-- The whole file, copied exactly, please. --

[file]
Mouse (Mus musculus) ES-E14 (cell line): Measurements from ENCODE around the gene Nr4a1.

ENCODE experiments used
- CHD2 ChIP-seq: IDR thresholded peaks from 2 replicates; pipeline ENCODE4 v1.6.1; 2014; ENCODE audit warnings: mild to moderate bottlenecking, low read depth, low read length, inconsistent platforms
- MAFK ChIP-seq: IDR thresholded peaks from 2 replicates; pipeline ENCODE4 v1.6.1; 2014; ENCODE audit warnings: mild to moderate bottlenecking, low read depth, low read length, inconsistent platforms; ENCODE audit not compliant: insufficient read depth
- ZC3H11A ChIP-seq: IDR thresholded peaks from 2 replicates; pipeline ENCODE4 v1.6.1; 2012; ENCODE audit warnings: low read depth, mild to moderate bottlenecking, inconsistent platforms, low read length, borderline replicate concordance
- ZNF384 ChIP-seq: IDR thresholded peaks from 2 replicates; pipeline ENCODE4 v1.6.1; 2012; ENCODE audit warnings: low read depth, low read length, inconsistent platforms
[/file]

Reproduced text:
Mouse (Mus musculus) ES-E14 (cell line): Measurements from ENCODE around the gene Nr4a1.

ENCODE experiments used
- CHD2 ChIP-seq: IDR thresholded peaks from 2 replicates; pipeline ENCODE4 v1.6.1; 2014; ENCODE audit warnings: mild to moderate bottlenecking, low read depth, low read length, inconsistent platforms
- MAFK ChIP-seq: IDR thresholded peaks from 2 replicates; pipeline ENCODE4 v1.6.1; 2014; ENCODE audit warnings: mild to moderate bottlenecking, low read depth, low read length, inconsistent platforms; ENCODE audit not compliant: insufficient read depth
- ZC3H11A ChIP-seq: IDR thresholded peaks from 2 replicates; pipeline ENCODE4 v1.6.1; 2012; ENCODE audit warnings: low read depth, mild to moderate bottlenecking, inconsistent platforms, low read length, borderline replicate concordance
- ZNF384 ChIP-seq: IDR thresholded peaks from 2 replicates; pipeline ENCODE4 v1.6.1; 2012; ENCODE audit warnings: low read depth, low read length, inconsistent platforms